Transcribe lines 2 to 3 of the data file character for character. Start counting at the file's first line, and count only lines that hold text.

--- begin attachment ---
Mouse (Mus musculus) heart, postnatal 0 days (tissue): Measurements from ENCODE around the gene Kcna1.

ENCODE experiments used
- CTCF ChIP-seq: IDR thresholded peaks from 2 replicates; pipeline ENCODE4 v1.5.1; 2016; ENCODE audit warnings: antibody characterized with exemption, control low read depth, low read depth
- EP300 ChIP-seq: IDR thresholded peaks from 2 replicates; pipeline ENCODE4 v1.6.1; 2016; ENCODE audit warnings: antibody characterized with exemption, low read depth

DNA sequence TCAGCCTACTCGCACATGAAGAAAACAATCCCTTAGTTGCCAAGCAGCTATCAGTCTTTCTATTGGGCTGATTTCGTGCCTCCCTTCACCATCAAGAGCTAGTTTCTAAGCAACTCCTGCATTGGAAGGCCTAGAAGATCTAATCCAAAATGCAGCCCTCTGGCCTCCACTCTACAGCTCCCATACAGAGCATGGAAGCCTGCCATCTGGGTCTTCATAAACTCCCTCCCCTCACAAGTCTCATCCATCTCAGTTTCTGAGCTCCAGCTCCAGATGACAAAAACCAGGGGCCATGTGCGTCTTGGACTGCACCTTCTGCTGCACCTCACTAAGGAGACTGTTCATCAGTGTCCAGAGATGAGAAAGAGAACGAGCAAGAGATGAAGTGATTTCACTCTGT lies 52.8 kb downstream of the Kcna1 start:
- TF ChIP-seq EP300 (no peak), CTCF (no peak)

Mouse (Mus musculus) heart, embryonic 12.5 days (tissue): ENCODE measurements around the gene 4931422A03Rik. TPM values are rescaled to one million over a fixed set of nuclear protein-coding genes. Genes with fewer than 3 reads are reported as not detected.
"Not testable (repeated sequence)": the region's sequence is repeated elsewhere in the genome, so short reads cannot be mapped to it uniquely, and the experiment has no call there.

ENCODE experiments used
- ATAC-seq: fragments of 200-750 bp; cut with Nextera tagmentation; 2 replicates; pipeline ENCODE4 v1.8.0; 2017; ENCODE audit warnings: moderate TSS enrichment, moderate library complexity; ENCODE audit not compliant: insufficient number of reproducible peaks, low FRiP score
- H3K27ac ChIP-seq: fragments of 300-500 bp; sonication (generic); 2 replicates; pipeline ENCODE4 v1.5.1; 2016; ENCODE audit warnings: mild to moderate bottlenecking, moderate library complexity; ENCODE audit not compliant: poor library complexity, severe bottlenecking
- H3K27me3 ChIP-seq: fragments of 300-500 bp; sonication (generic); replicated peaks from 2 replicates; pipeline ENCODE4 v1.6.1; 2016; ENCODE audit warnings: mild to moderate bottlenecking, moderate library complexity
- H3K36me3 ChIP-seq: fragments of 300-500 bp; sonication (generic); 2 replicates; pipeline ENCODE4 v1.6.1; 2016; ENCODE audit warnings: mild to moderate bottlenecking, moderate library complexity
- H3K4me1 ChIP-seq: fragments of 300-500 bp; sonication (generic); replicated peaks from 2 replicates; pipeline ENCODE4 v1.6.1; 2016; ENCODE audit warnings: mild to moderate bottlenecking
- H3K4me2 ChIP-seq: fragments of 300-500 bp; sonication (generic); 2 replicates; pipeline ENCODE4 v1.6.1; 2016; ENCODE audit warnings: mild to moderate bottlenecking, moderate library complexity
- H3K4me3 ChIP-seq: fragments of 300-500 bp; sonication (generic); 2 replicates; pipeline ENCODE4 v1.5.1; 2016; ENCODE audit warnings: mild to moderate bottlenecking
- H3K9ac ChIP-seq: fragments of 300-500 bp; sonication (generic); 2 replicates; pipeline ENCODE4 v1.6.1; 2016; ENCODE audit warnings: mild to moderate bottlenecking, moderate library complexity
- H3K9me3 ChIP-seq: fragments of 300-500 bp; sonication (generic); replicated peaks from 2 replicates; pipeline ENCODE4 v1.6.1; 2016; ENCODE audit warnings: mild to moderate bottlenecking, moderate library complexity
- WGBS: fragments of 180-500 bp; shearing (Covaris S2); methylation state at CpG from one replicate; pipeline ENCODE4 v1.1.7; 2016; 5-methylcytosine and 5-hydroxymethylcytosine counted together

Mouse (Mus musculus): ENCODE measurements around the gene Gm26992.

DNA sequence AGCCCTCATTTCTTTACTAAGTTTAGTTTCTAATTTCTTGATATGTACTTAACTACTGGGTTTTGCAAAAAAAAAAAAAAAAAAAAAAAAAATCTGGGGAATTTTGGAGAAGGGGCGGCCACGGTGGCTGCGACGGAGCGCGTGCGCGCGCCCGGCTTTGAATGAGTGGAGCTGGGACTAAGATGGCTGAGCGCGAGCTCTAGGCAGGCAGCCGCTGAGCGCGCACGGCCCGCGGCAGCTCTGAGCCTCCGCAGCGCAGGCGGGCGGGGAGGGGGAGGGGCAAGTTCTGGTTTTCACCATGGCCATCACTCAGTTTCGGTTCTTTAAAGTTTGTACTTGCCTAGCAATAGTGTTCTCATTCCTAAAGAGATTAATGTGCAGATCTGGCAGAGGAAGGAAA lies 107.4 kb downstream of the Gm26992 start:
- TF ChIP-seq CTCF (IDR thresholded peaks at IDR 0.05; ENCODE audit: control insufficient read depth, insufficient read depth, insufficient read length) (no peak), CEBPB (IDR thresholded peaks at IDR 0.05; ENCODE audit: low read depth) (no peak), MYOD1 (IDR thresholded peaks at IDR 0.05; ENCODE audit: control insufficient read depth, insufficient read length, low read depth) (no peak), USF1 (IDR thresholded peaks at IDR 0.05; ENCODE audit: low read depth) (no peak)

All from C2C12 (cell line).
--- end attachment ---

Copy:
ENCODE experiments used
- CTCF ChIP-seq: IDR thresholded peaks from 2 replicates; pipeline ENCODE4 v1.5.1; 2016; ENCODE audit warnings: antibody characterized with exemption, control low read depth, low read depth